NEW COKE AWARD: I’ve been thoroughly put off by everything about Avengers Arena, from the advertising focused on how cool it is to have characters killing each other off, through Christos Gage’s half-hearted defense of Marvel’s decision to waste and butcher his characters (letters page of the final issue of Avengers Academy), to the cover of the first issue screaming “this is a rip-off of someone else’s work”. It’s a bad concept and a waste of good characters. The marketing is lazy and shoddy, relying on shock value and recognition of the properties that are being ripped off. I’ve read a friend’s copy of issue one, and it’s poorly written and just as bad as one might expect.

OUTSTANDING ACHIEVEMENT: Peter David on X-Factor. The book is consistently brilliant and as a bonus, it doesn’t get involved in any crossovers or big events. It has an unmatched depth of characterization, a consistently unpredictable and interesting plot, a great sense of humor, and a unique place at the “Big Two”. Peter David deserves the recognition for creating such a superb book and keeping the quality consistent for so long. The only writer that comes close on a “Big Two” book is Dan Slott on Amazing Spider-Man – I debated nominating Dan Slott, in fact.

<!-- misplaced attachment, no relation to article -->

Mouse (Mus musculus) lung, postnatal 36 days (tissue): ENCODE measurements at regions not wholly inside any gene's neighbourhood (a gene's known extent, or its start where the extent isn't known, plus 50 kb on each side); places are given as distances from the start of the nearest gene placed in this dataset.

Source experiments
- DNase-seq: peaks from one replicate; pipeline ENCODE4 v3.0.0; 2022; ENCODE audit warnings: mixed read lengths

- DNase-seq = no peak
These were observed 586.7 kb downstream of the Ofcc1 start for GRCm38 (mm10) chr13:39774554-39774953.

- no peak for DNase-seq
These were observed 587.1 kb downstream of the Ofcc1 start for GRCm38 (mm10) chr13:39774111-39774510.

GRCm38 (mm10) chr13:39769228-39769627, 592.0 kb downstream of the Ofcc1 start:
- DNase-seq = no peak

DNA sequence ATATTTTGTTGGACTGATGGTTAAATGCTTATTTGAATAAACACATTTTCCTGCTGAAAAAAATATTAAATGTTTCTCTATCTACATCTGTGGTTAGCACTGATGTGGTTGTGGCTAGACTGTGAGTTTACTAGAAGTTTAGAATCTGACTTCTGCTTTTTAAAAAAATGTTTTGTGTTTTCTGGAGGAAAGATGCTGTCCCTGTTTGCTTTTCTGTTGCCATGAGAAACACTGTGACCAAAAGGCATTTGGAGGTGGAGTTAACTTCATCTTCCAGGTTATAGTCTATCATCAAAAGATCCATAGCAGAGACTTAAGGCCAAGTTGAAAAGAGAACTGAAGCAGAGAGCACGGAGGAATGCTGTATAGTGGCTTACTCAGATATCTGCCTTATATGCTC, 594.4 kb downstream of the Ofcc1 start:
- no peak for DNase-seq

Can I rectify one of my choices? I’ve committed a most grievous omission. This year’s best new series was a miniseries – Garth Ennis and Goran Parlov’s “Fury: My War Gone By”, published on “Fury MAX”. It was also the best thing Marvel published all year, but admittedly that’s a lower bar than “best new book”.

This miniseries is also a powerful contender for “Most Wanted”… I’d love to see a regular series focused on Fury’s career in espionage by the same creative team.


BEST NEW SERIES – HAWKEYE. The fact that it reads more like an indie book than a Marvel Comic is what keeps me coming back every month for more.

BEST ACTUALLY NEW SERIES – SAGA. Brian K. Vaughn is back and is just as brilliant as I remember him to be. (Honorable Mention) REVIVAL

MOST WANTED – I don’t know if this counts, but I would like Vertigo Comics to experience a second renaissance and bring back the same innovation and excitement it had in its original inception.

MOST PLEASANT SURPRISE – ALL NEW X-MEN. I thought this book was gonna suck. I really did. Boy was I wrong.

STIFF DRINK AWARD – WALKING DEAD #100. The death of Glenn. It was unforgiving, brutal, emotional, hard to read and it brought tears to my eyes.

THE JOE CHILL AWARD FOR SERVICES TO REFRIGERATORS – DEATH THREATS TO DAN SLOTT.. It’s not cute or funny. There is absolutely no excuse for this kind of behavior whatsoever. In fact, get the fuck outta here. We as fans don’t want you pathetic losers associated with us.

THE NEW COKE AWARD FOR MOST ILL-JUDGED MARKETING – MARVEL for waaaay too many Avengers or X-Men books. With such a rich stable of characters there should be more diversity in their line. Not to mention bi-weekly shipping for some of their titles. $3.99 a book is steep enough without having to fork down that cash for the same book every weeks.

OUTSTANDING ACHIEVEMENT – The WALKING DEAD. Over 100 issue into this zombie epic and Kirkman and Adlard continue to bring it home month in and month out. Over ten years running and it’s still the first comic I read when I get home from my local comic shop.